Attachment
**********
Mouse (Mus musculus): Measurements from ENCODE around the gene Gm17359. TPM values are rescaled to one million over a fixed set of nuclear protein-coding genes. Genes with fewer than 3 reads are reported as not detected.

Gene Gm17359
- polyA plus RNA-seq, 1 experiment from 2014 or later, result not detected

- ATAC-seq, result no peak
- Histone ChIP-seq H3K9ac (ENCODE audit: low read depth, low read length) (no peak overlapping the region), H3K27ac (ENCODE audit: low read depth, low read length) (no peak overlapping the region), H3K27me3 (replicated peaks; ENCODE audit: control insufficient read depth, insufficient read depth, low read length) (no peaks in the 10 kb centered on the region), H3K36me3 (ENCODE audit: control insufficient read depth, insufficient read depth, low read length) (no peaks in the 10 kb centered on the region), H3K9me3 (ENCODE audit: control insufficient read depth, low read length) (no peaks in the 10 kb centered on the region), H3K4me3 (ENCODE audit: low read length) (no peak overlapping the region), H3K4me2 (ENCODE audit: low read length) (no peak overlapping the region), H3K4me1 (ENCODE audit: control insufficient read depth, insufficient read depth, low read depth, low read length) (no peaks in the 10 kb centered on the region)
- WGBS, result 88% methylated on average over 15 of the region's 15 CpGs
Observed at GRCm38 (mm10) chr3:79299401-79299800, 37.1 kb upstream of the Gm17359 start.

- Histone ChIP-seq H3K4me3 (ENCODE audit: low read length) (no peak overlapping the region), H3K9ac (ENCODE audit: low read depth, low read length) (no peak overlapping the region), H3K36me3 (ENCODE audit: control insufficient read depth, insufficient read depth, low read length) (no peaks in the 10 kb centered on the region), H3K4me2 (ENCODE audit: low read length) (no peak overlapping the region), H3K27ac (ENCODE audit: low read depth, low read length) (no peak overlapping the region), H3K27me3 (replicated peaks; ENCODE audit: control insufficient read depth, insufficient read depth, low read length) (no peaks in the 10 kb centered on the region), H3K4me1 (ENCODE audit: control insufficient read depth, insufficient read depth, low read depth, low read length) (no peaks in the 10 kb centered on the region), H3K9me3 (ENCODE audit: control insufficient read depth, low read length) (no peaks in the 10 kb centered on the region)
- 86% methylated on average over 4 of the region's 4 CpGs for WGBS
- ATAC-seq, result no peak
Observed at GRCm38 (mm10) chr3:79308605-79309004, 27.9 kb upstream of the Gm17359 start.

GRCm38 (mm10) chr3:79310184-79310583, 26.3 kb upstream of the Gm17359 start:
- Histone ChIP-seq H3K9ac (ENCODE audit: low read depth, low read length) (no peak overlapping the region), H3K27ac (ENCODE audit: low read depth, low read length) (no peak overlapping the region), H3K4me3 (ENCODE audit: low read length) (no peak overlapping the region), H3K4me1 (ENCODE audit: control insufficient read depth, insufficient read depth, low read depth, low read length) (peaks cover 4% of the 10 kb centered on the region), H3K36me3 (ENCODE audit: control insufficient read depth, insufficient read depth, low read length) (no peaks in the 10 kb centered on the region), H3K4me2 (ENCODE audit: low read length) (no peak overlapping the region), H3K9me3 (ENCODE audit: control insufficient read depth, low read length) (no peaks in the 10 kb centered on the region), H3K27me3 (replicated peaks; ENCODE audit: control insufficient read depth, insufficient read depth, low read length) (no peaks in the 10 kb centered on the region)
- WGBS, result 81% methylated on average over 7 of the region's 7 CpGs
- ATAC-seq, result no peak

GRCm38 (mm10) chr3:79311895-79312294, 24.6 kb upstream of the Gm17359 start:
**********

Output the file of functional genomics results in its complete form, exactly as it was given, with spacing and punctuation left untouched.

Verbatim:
Mouse (Mus musculus): Measurements from ENCODE around the gene Gm17359. TPM values are rescaled to one million over a fixed set of nuclear protein-coding genes. Genes with fewer than 3 reads are reported as not detected.

Gene Gm17359
- polyA plus RNA-seq, 1 experiment from 2014 or later, result not detected

- ATAC-seq, result no peak
- Histone ChIP-seq H3K9ac (ENCODE audit: low read depth, low read length) (no peak overlapping the region), H3K27ac (ENCODE audit: low read depth, low read length) (no peak overlapping the region), H3K27me3 (replicated peaks; ENCODE audit: control insufficient read depth, insufficient read depth, low read length) (no peaks in the 10 kb centered on the region), H3K36me3 (ENCODE audit: control insufficient read depth, insufficient read depth, low read length) (no peaks in the 10 kb centered on the region), H3K9me3 (ENCODE audit: control insufficient read depth, low read length) (no peaks in the 10 kb centered on the region), H3K4me3 (ENCODE audit: low read length) (no peak overlapping the region), H3K4me2 (ENCODE audit: low read length) (no peak overlapping the region), H3K4me1 (ENCODE audit: control insufficient read depth, insufficient read depth, low read depth, low read length) (no peaks in the 10 kb centered on the region)
- WGBS, result 88% methylated on average over 15 of the region's 15 CpGs
Observed at GRCm38 (mm10) chr3:79299401-79299800, 37.1 kb upstream of the Gm17359 start.

- Histone ChIP-seq H3K4me3 (ENCODE audit: low read length) (no peak overlapping the region), H3K9ac (ENCODE audit: low read depth, low read length) (no peak overlapping the region), H3K36me3 (ENCODE audit: control insufficient read depth, insufficient read depth, low read length) (no peaks in the 10 kb centered on the region), H3K4me2 (ENCODE audit: low read length) (no peak overlapping the region), H3K27ac (ENCODE audit: low read depth, low read length) (no peak overlapping the region), H3K27me3 (replicated peaks; ENCODE audit: control insufficient read depth, insufficient read depth, low read length) (no peaks in the 10 kb centered on the region), H3K4me1 (ENCODE audit: control insufficient read depth, insufficient read depth, low read depth, low read length) (no peaks in the 10 kb centered on the region), H3K9me3 (ENCODE audit: control insufficient read depth, low read length) (no peaks in the 10 kb centered on the region)
- 86% methylated on average over 4 of the region's 4 CpGs for WGBS
- ATAC-seq, result no peak
Observed at GRCm38 (mm10) chr3:79308605-79309004, 27.9 kb upstream of the Gm17359 start.

GRCm38 (mm10) chr3:79310184-79310583, 26.3 kb upstream of the Gm17359 start:
- Histone ChIP-seq H3K9ac (ENCODE audit: low read depth, low read length) (no peak overlapping the region), H3K27ac (ENCODE audit: low read depth, low read length) (no peak overlapping the region), H3K4me3 (ENCODE audit: low read length) (no peak overlapping the region), H3K4me1 (ENCODE audit: control insufficient read depth, insufficient read depth, low read depth, low read length) (peaks cover 4% of the 10 kb centered on the region), H3K36me3 (ENCODE audit: control insufficient read depth, insufficient read depth, low read length) (no peaks in the 10 kb centered on the region), H3K4me2 (ENCODE audit: low read length) (no peak overlapping the region), H3K9me3 (ENCODE audit: control insufficient read depth, low read length) (no peaks in the 10 kb centered on the region), H3K27me3 (replicated peaks; ENCODE audit: control insufficient read depth, insufficient read depth, low read length) (no peaks in the 10 kb centered on the region)
- WGBS, result 81% methylated on average over 7 of the region's 7 CpGs
- ATAC-seq, result no peak

GRCm38 (mm10) chr3:79311895-79312294, 24.6 kb upstream of the Gm17359 start: